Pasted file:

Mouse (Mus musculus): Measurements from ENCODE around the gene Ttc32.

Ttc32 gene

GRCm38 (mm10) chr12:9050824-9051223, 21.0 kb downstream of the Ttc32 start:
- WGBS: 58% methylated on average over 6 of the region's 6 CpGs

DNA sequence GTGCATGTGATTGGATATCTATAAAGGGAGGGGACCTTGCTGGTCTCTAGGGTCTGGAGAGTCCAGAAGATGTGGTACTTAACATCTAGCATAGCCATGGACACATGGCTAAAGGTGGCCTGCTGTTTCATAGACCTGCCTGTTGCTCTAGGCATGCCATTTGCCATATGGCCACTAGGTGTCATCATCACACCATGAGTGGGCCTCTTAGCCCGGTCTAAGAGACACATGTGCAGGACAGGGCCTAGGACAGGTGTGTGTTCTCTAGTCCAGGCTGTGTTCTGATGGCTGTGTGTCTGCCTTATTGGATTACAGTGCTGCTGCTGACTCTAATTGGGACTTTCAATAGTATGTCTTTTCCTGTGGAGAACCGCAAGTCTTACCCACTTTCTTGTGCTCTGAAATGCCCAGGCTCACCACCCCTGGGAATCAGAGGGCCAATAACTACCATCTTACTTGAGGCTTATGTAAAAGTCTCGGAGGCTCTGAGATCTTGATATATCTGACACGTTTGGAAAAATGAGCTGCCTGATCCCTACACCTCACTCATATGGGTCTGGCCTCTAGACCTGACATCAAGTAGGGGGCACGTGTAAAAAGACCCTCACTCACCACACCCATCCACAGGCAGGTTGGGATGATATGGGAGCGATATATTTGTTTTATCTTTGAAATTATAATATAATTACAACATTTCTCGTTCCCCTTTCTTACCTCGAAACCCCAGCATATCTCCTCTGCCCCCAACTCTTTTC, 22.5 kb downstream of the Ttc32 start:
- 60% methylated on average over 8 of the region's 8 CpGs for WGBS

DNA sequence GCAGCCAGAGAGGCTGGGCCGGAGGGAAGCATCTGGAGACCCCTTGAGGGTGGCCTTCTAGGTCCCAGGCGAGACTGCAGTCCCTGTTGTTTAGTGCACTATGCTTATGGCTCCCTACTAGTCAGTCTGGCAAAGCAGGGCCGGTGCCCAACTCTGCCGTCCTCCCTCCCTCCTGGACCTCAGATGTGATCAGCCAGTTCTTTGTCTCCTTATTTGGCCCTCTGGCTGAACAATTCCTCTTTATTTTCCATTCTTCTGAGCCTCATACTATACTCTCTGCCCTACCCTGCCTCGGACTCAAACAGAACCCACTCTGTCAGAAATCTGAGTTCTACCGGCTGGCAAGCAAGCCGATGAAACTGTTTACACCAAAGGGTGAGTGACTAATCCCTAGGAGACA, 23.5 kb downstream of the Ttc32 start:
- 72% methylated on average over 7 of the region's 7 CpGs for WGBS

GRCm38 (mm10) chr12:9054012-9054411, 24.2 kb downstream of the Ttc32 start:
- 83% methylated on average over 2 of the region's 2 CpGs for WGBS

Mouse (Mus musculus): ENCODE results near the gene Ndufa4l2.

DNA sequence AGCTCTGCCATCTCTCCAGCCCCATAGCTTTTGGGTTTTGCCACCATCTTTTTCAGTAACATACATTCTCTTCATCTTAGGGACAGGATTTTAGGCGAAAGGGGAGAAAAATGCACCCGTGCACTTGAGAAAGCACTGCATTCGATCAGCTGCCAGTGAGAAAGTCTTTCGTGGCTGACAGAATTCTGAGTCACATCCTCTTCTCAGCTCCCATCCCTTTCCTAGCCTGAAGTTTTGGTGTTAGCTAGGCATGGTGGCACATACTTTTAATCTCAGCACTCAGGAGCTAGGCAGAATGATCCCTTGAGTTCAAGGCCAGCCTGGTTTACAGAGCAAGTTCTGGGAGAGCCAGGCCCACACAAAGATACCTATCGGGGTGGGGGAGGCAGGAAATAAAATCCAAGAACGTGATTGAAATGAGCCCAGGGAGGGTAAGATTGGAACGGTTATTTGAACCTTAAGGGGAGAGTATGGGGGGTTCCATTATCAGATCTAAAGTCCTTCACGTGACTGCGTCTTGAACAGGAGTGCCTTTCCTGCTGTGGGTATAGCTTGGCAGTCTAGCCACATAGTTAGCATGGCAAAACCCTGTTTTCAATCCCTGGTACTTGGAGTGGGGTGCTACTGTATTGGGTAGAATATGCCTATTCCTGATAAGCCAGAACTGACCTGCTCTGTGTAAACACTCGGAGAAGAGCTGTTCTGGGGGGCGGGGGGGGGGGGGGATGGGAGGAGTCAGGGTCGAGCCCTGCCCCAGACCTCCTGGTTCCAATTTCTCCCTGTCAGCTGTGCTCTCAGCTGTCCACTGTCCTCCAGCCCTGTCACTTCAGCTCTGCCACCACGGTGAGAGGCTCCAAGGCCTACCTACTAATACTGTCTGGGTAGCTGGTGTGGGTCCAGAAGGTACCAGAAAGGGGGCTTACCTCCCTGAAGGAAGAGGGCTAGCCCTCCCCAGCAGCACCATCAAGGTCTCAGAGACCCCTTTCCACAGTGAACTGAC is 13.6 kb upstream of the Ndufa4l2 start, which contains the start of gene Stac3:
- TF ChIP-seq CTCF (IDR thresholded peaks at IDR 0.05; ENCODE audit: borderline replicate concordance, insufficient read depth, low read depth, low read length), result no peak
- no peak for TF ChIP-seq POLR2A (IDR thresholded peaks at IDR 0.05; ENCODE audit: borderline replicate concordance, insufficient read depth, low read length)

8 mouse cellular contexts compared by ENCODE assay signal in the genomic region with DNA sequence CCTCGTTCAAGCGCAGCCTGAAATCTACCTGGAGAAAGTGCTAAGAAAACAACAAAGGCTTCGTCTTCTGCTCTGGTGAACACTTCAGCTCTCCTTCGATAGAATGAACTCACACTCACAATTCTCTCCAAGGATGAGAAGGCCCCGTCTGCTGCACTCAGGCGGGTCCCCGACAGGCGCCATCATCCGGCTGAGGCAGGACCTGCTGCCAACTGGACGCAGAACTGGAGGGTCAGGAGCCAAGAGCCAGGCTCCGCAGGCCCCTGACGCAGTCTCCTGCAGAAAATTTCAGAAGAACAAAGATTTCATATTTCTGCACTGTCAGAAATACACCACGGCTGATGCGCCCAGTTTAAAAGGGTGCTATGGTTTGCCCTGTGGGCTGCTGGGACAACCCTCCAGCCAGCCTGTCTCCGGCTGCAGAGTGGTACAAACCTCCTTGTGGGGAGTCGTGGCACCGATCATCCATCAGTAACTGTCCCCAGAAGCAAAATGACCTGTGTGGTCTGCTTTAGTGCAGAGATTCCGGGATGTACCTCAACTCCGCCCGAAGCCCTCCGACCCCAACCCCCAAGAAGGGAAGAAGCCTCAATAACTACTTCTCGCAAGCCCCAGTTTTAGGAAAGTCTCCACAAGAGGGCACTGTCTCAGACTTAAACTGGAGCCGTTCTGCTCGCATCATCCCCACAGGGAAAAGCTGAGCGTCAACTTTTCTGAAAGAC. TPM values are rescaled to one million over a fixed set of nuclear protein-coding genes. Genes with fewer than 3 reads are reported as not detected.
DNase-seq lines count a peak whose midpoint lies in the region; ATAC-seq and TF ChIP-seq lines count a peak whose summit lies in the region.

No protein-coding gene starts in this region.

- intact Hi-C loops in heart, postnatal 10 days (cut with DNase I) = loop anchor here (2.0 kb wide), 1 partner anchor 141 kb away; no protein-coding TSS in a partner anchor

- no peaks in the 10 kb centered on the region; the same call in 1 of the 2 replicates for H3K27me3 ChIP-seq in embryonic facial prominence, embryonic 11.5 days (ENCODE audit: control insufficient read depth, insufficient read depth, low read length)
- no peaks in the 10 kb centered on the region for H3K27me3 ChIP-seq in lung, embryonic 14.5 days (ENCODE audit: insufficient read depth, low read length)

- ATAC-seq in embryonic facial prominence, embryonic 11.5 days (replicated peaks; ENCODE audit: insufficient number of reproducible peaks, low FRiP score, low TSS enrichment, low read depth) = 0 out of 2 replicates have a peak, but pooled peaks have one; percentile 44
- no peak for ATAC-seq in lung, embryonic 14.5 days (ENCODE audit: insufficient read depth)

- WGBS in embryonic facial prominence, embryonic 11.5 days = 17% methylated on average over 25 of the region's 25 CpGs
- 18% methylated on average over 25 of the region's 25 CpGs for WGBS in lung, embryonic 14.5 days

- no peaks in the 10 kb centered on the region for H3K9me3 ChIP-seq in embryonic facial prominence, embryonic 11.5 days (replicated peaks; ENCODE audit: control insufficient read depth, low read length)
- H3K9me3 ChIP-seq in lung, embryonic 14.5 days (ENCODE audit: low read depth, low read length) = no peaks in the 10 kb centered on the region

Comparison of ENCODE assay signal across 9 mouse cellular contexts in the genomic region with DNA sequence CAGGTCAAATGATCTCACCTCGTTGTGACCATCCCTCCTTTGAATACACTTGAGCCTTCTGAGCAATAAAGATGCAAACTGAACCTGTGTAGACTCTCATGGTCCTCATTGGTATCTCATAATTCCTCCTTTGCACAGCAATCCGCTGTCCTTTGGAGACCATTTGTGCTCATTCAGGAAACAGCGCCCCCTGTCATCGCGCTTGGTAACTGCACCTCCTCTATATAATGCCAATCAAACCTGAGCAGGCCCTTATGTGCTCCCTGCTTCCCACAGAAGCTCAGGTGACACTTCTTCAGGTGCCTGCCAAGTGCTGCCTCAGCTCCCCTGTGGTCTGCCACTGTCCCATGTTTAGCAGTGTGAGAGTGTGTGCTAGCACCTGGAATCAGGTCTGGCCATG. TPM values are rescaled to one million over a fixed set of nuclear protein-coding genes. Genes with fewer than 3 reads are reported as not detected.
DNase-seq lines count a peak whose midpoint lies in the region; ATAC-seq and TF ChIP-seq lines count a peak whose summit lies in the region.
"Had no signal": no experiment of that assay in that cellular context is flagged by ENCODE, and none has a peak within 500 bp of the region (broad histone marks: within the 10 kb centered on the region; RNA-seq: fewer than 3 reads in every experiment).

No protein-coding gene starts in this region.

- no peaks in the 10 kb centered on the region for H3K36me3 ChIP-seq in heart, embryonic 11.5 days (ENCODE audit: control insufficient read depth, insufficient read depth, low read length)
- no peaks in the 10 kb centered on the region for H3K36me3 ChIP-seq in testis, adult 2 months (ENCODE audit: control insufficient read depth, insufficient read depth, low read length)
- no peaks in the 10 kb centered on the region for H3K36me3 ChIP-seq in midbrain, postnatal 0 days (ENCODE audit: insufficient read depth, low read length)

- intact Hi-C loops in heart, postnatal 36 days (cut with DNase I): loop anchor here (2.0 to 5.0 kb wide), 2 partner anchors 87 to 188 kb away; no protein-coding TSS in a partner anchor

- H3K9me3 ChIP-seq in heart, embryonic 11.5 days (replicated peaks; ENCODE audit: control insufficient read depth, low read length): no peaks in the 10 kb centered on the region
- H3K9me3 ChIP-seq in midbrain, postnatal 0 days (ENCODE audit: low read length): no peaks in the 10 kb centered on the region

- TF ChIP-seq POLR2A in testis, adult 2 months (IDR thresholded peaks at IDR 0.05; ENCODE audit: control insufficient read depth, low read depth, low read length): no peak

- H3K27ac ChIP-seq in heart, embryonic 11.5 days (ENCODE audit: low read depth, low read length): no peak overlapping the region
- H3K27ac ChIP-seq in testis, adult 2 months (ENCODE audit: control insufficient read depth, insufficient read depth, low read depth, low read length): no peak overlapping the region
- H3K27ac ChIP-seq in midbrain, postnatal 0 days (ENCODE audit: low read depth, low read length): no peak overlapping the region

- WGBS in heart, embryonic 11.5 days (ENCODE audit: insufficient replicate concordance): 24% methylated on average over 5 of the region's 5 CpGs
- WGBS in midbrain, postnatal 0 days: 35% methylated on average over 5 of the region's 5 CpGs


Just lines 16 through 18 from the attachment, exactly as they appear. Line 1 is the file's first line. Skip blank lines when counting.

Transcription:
DNase-seq lines count a peak whose midpoint lies in the region; ATAC-seq and TF ChIP-seq lines count a peak whose summit lies in the region.

No protein-coding gene starts in this region.

- intact Hi-C loops in heart, postnatal 10 days (cut with DNase I) = loop anchor here (2.0 kb wide), 1 partner anchor 141 kb away; no protein-coding TSS in a partner anchor